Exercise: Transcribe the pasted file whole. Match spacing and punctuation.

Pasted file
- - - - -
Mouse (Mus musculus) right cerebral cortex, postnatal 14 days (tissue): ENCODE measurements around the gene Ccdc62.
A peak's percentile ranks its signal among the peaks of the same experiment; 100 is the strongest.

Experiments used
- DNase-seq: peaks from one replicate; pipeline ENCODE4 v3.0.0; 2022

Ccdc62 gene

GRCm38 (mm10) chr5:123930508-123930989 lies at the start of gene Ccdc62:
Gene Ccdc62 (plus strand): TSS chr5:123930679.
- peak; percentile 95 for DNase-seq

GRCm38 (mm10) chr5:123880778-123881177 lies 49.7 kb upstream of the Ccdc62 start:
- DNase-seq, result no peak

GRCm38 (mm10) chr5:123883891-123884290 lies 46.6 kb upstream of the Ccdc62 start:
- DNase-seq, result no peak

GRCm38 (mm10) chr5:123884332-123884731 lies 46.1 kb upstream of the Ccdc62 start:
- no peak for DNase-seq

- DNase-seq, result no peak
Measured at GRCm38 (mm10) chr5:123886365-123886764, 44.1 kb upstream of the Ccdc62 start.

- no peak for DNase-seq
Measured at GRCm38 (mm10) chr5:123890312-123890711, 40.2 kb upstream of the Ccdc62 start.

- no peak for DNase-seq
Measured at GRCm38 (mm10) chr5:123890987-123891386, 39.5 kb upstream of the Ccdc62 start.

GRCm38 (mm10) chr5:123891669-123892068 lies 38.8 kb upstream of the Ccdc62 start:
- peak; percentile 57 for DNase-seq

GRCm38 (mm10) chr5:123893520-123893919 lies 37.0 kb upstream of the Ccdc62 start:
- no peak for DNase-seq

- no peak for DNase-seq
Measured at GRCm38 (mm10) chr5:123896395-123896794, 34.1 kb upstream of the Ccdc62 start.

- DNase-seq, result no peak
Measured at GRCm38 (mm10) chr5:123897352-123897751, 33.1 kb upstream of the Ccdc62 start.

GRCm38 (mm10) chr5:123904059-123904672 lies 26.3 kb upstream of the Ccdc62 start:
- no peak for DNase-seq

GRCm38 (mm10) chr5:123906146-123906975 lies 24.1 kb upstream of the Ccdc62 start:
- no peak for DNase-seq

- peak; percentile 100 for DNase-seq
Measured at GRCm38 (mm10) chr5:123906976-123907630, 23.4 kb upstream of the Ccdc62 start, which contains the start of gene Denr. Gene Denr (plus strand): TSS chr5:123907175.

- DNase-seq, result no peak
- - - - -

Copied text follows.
Mouse (Mus musculus) right cerebral cortex, postnatal 14 days (tissue): ENCODE measurements around the gene Ccdc62.
A peak's percentile ranks its signal among the peaks of the same experiment; 100 is the strongest.

Experiments used
- DNase-seq: peaks from one replicate; pipeline ENCODE4 v3.0.0; 2022

Ccdc62 gene

GRCm38 (mm10) chr5:123930508-123930989 lies at the start of gene Ccdc62:
Gene Ccdc62 (plus strand): TSS chr5:123930679.
- peak; percentile 95 for DNase-seq

GRCm38 (mm10) chr5:123880778-123881177 lies 49.7 kb upstream of the Ccdc62 start:
- DNase-seq, result no peak

GRCm38 (mm10) chr5:123883891-123884290 lies 46.6 kb upstream of the Ccdc62 start:
- DNase-seq, result no peak

GRCm38 (mm10) chr5:123884332-123884731 lies 46.1 kb upstream of the Ccdc62 start:
- no peak for DNase-seq

- DNase-seq, result no peak
Measured at GRCm38 (mm10) chr5:123886365-123886764, 44.1 kb upstream of the Ccdc62 start.

- no peak for DNase-seq
Measured at GRCm38 (mm10) chr5:123890312-123890711, 40.2 kb upstream of the Ccdc62 start.

- no peak for DNase-seq
Measured at GRCm38 (mm10) chr5:123890987-123891386, 39.5 kb upstream of the Ccdc62 start.

GRCm38 (mm10) chr5:123891669-123892068 lies 38.8 kb upstream of the Ccdc62 start:
- peak; percentile 57 for DNase-seq

GRCm38 (mm10) chr5:123893520-123893919 lies 37.0 kb upstream of the Ccdc62 start:
- no peak for DNase-seq

- no peak for DNase-seq
Measured at GRCm38 (mm10) chr5:123896395-123896794, 34.1 kb upstream of the Ccdc62 start.

- DNase-seq, result no peak
Measured at GRCm38 (mm10) chr5:123897352-123897751, 33.1 kb upstream of the Ccdc62 start.

GRCm38 (mm10) chr5:123904059-123904672 lies 26.3 kb upstream of the Ccdc62 start:
- no peak for DNase-seq

GRCm38 (mm10) chr5:123906146-123906975 lies 24.1 kb upstream of the Ccdc62 start:
- no peak for DNase-seq

- peak; percentile 100 for DNase-seq
Measured at GRCm38 (mm10) chr5:123906976-123907630, 23.4 kb upstream of the Ccdc62 start, which contains the start of gene Denr. Gene Denr (plus strand): TSS chr5:123907175.

- DNase-seq, result no peak